Rendering of potential book cover for Arctic Architecture: Svalbard.
Map of Svalbard, with major settlements highlighted.

I’m using Kickstarter to raise funds for participation in The Arctic Circle, a residency for artists, architects, and scientists that takes place in the Norwegian territory of Svalbard. During the residency, I plan to explore the landscape and existing settlements and use that research as the basis for a book, Arctic Architecture: Svalbard.

The book will include maps, diagrams, large-format photographs, and drawings that document the past and present, along with several theoretical projects that show how climate change might affect future settlement of this currently inhospitable landscape. Recent projects by Norwegian architecture firm Jarmund/Vigsnæs, as well as the “Doomsday Vault” in Longyearbyen, demonstrate how architecture in Svalbard is affected by geographic isolation and the extreme climate. I want to take these influences even further, exploring what the architecture of Svalbard could be like decades or even centuries from now.

With some scientists claiming that the North Pole will be completely free of summer ice by the year 2040, the Arctic is a region undergoing massive change. Previously inaccessible energy reserves – which will ironically accelerate global warming when they are extracted – are a source of potential conflict for Arctic nations. The region is becoming a focal point for climate scientists, multinational corporations, military leaders, and government officials. It should also be a focal point for architects. My book, potentially the first in a series, will look at Svalbard as a microcosm of the inevitable environmental and geopolitical upheaval that the Arctic will experience in coming years.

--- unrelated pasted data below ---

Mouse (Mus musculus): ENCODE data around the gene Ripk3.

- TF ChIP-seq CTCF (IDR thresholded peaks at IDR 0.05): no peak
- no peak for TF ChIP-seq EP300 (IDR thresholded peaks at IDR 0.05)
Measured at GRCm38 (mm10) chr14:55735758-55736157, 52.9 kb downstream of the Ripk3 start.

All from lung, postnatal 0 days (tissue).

Visit my Kickstarter project and Arctic Architecture on Facebook for more information. Archival prints, digital and physical copies of the book, and other rewards are available to those who pledge support. Supplemental audio and video material from the expedition will also be available at http://arcticarchitecture.org/ later this year.